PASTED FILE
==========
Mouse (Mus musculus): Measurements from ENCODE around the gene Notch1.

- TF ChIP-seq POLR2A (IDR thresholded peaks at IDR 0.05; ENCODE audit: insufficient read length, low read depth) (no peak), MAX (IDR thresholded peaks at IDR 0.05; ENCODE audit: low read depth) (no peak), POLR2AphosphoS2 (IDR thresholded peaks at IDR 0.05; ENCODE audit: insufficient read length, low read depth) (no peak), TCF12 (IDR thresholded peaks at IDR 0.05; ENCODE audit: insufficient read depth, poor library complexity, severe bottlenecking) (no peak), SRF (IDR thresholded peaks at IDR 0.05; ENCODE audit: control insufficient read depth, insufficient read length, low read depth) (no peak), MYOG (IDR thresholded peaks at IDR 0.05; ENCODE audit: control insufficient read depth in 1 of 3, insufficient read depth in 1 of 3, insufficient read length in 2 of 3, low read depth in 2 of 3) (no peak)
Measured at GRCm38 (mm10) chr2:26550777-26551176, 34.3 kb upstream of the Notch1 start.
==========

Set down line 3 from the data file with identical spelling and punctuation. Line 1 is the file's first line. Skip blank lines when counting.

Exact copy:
Measured at GRCm38 (mm10) chr2:26550777-26551176, 34.3 kb upstream of the Notch1 start.